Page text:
After skyrocketing to fame last year as the breakout star of Netflix hit show Outer Banks, Madison Bailey felt compelled to address her sexuality on TikTok. As she becomes one of GLAMOUR’s Beauty of Pride Issue digital coverstars, she opens up to Paula Akpan about her journey to realising her pansexuality, the pressures of being a Gen-Z queer spokesperson, the importance of queer representation and her unbridled love for her girlfriend.
Madison Bailey, the 22-year-old star of Netflix teen drama Outer Banks, is irrepressible. That’s the first thought that strikes me as we settle in to chat for GLAMOUR’s Beauty of Pride Issue cover interview. Perhaps it’s the good humour and lightheartedness she brings to our Zoom call from Los Angeles (“I knew I was going to butcher this,” she exclaims ahead of recording the intro for her GLAMOUR Unfiltered video). Maybe it’s even the way she appears on the call, with bright blue eyeshadow on her lids, as bold as the glimpses of her personality. However, as we speak more, it becomes clear that the actress has established a confidence and comfortability regarding who she is and the work she is trying to do.
Hailing from North Carolina, Madison’s acting credits include TV shows Constantine, Mr. Mercedes and Black Lightning. However, her role as Kiara – the calm, warm and measured daughter of a wealthy restaurant owner who has landed a place among a working-class group of friends known as the ‘Pogues’ – in Outer Banks is arguably her breakout role. “Working on the series has been an absolute rollercoaster,” she tells me. “There’s so much newness that I’ve experienced since being on the show. Everything about being a series regular, being on set that frequently and working with people my age was new.”
Taking on Kiara’s character has secured Madison hordes of fans but she has also won hearts for her openness about her personal life: living with borderline personality disorder (BPD) and, last summer, sharing that she is pansexual on social media. She took to TikTok to explain that what most matters to her in a partner is “what’s on the inside, boo” and, in another TikTok, introduced her fans to her partner, Mariah Linney, a University of North Carolina basketball player.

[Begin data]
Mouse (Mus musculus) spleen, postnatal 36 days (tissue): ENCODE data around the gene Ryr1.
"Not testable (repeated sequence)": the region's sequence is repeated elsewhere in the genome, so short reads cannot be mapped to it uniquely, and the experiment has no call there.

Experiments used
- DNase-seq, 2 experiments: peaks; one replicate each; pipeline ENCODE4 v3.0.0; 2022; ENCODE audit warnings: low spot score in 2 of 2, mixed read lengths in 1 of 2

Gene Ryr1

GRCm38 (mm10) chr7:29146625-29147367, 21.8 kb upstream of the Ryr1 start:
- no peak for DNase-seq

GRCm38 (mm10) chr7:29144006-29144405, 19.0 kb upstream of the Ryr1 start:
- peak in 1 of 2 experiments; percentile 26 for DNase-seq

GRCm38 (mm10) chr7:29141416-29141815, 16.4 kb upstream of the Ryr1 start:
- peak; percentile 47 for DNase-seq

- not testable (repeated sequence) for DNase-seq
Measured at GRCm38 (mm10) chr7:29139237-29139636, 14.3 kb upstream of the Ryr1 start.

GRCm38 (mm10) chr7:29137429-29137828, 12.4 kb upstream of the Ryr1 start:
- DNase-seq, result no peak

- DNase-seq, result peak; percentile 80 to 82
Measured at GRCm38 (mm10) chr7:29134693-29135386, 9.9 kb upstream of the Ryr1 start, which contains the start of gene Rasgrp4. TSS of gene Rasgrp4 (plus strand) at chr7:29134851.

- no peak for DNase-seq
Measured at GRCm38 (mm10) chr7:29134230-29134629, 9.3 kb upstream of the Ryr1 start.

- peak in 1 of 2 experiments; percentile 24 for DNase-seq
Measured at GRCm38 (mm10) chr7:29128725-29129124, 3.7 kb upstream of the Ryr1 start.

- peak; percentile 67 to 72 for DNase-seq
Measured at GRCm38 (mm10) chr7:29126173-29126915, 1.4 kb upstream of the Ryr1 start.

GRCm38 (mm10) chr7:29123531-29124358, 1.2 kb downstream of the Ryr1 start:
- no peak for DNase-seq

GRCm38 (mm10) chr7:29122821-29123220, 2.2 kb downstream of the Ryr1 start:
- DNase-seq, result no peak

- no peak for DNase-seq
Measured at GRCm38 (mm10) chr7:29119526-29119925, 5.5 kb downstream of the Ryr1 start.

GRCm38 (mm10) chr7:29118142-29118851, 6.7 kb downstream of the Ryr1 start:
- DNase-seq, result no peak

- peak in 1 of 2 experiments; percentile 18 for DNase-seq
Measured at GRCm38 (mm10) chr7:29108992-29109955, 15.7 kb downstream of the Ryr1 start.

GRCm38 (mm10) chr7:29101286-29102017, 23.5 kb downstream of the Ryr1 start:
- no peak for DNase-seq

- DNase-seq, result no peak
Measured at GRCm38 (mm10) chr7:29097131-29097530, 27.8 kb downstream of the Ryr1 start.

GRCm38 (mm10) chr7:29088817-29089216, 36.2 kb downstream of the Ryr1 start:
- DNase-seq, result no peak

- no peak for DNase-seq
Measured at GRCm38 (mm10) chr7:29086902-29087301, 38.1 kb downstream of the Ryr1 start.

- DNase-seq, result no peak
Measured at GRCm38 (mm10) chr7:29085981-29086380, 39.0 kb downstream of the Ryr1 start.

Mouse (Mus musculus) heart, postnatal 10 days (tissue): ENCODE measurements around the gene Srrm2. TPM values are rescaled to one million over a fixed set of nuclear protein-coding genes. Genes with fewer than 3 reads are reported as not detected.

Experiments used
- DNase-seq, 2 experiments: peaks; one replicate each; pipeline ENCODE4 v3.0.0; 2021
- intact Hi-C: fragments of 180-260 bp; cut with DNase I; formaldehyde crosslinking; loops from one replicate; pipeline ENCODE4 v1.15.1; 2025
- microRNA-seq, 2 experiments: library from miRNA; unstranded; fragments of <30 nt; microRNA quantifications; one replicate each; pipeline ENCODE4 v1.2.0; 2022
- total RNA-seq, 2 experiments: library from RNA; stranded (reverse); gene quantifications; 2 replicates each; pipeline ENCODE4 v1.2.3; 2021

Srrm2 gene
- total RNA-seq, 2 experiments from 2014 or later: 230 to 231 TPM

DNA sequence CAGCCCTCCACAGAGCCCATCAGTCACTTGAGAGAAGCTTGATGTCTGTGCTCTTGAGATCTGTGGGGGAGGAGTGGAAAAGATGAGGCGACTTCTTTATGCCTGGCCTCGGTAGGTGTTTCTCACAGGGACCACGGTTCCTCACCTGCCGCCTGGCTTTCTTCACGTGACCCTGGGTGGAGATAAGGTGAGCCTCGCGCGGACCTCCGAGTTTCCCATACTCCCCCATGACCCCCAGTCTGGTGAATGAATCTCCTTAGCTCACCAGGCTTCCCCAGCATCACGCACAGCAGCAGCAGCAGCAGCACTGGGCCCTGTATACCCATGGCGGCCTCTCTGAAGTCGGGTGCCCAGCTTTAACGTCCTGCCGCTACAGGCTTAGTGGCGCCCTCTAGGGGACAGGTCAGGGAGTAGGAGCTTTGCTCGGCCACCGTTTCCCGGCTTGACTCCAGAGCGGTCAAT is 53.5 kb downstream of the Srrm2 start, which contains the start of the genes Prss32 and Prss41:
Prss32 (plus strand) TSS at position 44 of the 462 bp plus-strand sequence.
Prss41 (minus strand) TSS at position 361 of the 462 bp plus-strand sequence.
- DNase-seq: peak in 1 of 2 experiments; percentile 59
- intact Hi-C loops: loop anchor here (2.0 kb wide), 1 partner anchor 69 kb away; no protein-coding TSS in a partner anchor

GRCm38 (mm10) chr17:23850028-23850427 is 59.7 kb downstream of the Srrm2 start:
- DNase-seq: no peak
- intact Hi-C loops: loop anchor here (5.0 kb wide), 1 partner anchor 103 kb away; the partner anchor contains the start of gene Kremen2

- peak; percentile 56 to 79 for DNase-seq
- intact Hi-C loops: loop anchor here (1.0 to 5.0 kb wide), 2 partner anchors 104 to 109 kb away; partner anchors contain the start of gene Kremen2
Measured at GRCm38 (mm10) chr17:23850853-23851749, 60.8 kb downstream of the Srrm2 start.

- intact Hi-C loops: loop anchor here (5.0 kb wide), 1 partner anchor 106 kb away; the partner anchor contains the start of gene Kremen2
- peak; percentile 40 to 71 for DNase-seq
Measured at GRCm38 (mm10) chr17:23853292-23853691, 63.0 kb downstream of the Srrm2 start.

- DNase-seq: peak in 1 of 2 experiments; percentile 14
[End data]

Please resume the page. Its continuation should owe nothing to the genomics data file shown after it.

“Pansexuality makes the most sense for how I feel, and how I feel is I want to choose somebody based on a soul connection, based on somebody I really have stuff in common with, somebody I really connect with”
“I think I realised I was pan when I was re-labelling all the time. I thought ‘there’s probably just an overall thing for this’ and it’s pansexuality so I just took that and ran with it,” the actress explains. “I was like, this makes the most sense for how I feel, and how I feel is I want to choose somebody based on a soul connection, based on somebody I really have stuff in common with, somebody I really connect with – it didn’t really matter any other details beyond that.”
For Madison, grappling with her sexuality started a few years back when she was in high school. “It was probably when I was 15 or 16 and I was… I don’t know, I was feeling it out.” She pauses to think before adding: “I was feeling it out a little but I was in Kernersville, North Carolina – I didn’t really have this community and, if there was this community, it didn’t feel like the safest place to gravitate towards in that town.” It would be a few years before Madison dated someone who wasn’t a cisgender boy, but for her, that’s when things began to connect for her: “I was like, OK – there’s more to this. I know there’s more to this.”
Understanding her queerness is made even more complicated with her borderline personality disorder. “With being pan and having a personality disorder, I have definitely figured out where I fall into all of that,” shares the actress. “I have a very broad personality and have a lot of identity crises, so then I just didn’t know what part of it was my sexuality and which part of it was just feeling different that day. So I really had to figure out that my broad personality probably plays into it.” She pauses. “I don’t know. I just know that this is who I am, this is what I like and this is what I’m doing. I know I am pan and I also have a personality disorder.”
Having been exploring her sexuality for over half a decade, Madison’s queerness isn’t new, though it may have been perceived otherwise by onlookers. “I feel like people took that TikTok as ‘this is me coming out’ and, really, I didn’t put a ton of thought into it. TikTok felt like a good way to list the information of how I identify.”
As all people who identify somewhere within the ever-expansive umbrella of LGBTQIA+ know, you don’t just ‘come out’ once; you’re often forced to share your understanding of your sexuality and/or gender again and again in the plethora of environments and this was no different for the Outer Banks actress. “The show came out and then I felt like I had to do some type of coming out, even though it was public knowledge to my friends and my 2,000 followers I had before,” she outlines. “But I was like, I should probably tell all these millions of people how I’m feeling.”
It’s little wonder that being shot to visibility and fame – with her Instagram following rocketing to 3.6 million – has entirely shifted her relationship with social media. “I have a love/hate relationship with social media for a lot of reasons,” she says contemplatively. “I love it in the sense that it can really create a community anywhere and I think we all saw that during the pandemic.”